The Internal Revenue Service reported this week it received more than $4.9 trillion in tax revenue in fiscal year 2022, and distributed $642 billion in federal tax refunds and other outlays, but a separate report Friday found continuing problems with taxpayer service, tax refund delays and backlogs of unprocessed returns that the IRS plans to address for next filing season.
The IRS first released its financial report Thursday for the fiscal year ending Sept. 30, 2022. It indicated that the IRS maintained a clean, unmodified financial statement audit opinion for the 23rd consecutive year.
“Based upon the results of our internal control evaluations, I can provide reasonable assurance that the performance and financial information in this report is complete and accurate,” wrote former IRS Commissioner Charles Rettig in an introduction to the report. “We continue to strengthen management controls and make progress toward remediating the significant deficiencies in internal control over financial reporting in meeting all U.S. financial systems compliance and conformance objectives.”
He noted that the recently passed Inflation Reduction Act of 2022 will provide nearly $80 billion to the IRS through fiscal year 2031 for increased enforcement, investments in information technology modernization and improvements to taxpayer services.
“I am proud that the stewardship of our operations is a clear demonstration of the commitment we share toward our mission of leading the IRS’s financial management with integrity and accountability through expert planning and sound financial advice to help serve taxpayers and tax administration,” said IRS CFO Teresa Hunter in a statement Thursday.
The extra $80 billion in funding should help the IRS improve its taxpayer service, which has been lagging after a series of budget cuts over the years combined with increased strains from changes in tax laws and requirements for distributing multiple rounds of Economic Impact Payments and monthly payments of enhanced child tax credits to taxpayers during the pandemic.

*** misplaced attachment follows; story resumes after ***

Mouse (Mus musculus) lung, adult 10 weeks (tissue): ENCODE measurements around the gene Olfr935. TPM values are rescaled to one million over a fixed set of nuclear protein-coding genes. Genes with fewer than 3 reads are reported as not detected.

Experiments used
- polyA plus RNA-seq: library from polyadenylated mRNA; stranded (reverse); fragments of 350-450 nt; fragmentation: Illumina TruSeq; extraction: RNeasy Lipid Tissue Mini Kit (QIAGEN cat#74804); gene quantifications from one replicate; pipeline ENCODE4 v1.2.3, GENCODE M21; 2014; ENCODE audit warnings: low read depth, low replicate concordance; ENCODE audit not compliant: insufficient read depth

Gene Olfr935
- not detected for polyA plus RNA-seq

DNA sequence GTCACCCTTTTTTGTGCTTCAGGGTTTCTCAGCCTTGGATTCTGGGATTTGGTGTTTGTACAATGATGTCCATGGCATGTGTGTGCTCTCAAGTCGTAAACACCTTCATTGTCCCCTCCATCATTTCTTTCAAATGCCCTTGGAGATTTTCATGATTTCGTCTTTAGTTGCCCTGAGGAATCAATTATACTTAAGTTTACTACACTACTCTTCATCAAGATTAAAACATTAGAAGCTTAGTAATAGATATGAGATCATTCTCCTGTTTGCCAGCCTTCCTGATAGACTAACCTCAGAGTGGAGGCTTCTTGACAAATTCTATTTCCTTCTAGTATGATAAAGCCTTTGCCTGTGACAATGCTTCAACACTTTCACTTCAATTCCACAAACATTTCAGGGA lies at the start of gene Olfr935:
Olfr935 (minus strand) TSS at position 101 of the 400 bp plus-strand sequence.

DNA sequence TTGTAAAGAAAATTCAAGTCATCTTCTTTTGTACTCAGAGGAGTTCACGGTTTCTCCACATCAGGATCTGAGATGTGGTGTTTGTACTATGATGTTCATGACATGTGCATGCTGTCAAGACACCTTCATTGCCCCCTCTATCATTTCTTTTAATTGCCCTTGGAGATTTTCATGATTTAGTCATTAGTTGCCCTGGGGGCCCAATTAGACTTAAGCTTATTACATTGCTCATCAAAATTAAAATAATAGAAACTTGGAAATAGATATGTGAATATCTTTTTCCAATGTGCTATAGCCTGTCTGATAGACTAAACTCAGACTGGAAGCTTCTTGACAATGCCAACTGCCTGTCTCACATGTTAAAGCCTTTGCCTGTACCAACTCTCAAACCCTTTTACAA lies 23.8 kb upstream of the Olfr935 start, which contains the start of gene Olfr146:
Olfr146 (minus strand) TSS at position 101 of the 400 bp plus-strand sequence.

A separate report released Friday by the Government Accountability Office found that backlogs and ongoing hiring challenges at the IRS led to poor customer service and tax refund delays. The report noted that the IRS has struggled with a work backlog for three years. During the 2022 filing season, the agency focused on reducing its correspondence backlog, but that left most phone calls from taxpayers unanswered. At the end of last year, the IRS had a backlog of approximately 10.5 million paper returns and returns that had been stopped for errors. The IRS addressed its backlog of 2021 paper returns, but as of late September 2022, the IRS still had about 12.4 million returns to process, resulting in tax refund delays for millions of taxpayers.
From January to September 2022, the IRS reduced its prior-year backlog of taxpayer correspondence from about 5 million to about 400,000 pieces. The IRS used a combination of strategies to work through this inventory of unanswered correspondence, including reassigning staff from answering phones to processing correspondence. However, partly as a result of those efforts, the IRS answered less than one in five calls during the filing season.
The IRS did manage to hire the staff it needed with the help of a short-term authority that speeds the hiring process, but most of those staff members started working after the filing season ended.
As of September, the IRS met its hiring goals for fiscal year 2022 thanks to a combination of direct and traditional hiring. The IRS’s direct hire authority enables it to make on-the-spot job offers to applicants. However, this authority did not begin until a month after the filing season began. As a result, about 95% of direct hires did not start working until after the 2022 filing season ended. IRS officials said their recent hiring efforts will help prepare the agency for a strong 2023 filing season, according to the report.
“Taxpayer service remains the most significant IRS priority, and we have implemented many new, innovative strategies to improve our overall level of service and processing of our unprecedented current and projected inventories,” wrote Melanie Krause, acting deputy commissioner for services and enforcement at the IRS, in response to the GAO report. The pandemic presented the IRS with a confluence of novel and critical demands at a time when we lacked the stable, long-term funding needed to appropriately serve the American people. Given these significant challenges, although we may not have always met our goals for timeliness or level of service available to meet demand, our employees have worked extremely hard to respond as best we could to a never-ending string of compounding challenges. With the recent infusion of long-term funding provided by the Inflation Reduction Act of 2022, we are diligently working to ensure our level of service returns to and exceeds pre-pandemic levels in the upcoming 2023 filing season.”